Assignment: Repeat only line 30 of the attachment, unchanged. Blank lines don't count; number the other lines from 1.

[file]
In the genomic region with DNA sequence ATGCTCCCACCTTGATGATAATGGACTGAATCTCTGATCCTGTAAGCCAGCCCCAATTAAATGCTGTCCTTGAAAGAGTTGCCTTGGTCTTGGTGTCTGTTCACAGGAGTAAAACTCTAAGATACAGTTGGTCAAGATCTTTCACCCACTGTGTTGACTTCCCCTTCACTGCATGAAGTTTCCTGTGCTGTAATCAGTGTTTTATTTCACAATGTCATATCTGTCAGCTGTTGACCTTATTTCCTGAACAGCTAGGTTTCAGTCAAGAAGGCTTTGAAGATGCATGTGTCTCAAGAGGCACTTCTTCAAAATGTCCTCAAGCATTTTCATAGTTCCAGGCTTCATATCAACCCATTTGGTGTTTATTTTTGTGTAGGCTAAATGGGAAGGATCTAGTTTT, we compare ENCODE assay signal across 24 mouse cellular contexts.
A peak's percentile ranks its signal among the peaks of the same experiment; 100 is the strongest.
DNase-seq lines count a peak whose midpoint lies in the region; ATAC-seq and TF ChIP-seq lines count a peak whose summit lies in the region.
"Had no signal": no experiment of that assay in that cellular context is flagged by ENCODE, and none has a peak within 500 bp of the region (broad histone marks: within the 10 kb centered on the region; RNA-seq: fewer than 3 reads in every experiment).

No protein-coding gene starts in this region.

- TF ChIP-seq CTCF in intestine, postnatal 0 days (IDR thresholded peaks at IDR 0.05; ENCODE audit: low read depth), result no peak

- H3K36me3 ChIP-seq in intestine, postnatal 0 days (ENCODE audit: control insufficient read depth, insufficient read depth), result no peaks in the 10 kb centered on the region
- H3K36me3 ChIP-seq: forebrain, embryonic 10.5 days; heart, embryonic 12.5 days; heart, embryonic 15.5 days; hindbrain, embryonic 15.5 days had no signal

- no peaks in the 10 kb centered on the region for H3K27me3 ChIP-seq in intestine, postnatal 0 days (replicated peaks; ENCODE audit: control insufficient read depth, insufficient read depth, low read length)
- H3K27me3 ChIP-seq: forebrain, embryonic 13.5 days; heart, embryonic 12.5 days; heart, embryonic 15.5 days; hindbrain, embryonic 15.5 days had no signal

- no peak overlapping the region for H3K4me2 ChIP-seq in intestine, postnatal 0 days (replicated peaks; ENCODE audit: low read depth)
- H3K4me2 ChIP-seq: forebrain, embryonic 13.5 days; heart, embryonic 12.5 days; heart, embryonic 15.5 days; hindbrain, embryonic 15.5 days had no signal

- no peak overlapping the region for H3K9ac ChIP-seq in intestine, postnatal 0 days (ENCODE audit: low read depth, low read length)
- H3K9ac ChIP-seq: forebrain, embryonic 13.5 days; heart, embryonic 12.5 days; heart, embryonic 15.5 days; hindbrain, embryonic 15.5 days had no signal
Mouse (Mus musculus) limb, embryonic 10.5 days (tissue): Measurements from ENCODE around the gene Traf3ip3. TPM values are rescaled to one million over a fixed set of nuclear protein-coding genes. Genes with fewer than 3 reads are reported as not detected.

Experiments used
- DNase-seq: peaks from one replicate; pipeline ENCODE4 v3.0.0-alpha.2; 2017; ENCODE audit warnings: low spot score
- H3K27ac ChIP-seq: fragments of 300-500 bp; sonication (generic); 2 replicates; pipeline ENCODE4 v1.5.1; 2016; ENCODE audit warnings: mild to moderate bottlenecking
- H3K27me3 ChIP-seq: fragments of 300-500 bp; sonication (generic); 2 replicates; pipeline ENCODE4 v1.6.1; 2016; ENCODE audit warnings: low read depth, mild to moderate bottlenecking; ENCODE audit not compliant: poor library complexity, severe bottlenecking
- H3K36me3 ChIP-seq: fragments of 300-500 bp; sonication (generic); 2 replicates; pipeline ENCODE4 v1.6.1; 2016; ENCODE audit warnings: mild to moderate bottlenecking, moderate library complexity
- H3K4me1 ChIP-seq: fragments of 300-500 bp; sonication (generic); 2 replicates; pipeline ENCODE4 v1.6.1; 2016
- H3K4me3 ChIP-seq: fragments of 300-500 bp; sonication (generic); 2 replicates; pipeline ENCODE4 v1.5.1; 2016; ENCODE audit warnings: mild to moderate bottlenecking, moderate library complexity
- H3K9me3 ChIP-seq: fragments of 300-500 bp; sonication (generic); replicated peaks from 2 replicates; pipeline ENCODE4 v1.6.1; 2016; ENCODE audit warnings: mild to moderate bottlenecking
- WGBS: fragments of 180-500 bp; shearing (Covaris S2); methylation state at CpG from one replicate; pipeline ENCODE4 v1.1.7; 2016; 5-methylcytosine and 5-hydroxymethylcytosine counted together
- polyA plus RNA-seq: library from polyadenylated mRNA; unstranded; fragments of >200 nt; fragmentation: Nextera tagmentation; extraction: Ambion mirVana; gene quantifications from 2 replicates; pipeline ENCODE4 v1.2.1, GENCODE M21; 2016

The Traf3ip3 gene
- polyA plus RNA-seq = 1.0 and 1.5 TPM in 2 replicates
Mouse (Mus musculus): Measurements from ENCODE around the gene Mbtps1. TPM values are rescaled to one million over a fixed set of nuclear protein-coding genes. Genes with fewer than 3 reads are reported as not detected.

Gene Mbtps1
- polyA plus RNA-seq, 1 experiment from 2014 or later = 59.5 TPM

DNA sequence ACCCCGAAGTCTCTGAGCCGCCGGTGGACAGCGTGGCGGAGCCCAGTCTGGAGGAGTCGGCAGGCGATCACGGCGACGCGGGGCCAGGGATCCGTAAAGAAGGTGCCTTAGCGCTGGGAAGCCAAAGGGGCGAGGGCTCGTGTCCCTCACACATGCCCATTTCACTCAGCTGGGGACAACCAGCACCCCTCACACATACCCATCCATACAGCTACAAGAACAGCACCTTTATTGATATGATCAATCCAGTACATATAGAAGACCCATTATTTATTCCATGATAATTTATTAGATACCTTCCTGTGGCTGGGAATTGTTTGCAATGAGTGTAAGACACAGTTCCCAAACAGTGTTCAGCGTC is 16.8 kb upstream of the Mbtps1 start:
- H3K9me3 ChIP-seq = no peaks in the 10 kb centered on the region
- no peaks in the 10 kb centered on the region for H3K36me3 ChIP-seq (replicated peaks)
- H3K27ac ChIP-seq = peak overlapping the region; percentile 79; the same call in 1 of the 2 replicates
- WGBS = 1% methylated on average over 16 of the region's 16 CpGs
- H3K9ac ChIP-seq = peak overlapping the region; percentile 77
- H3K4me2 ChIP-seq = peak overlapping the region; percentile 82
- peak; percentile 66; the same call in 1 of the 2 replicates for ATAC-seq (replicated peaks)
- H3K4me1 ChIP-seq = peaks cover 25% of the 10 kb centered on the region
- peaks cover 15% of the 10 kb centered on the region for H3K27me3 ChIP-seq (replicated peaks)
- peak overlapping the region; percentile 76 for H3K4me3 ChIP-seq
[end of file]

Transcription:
- polyA plus RNA-seq, 1 experiment from 2014 or later = 59.5 TPM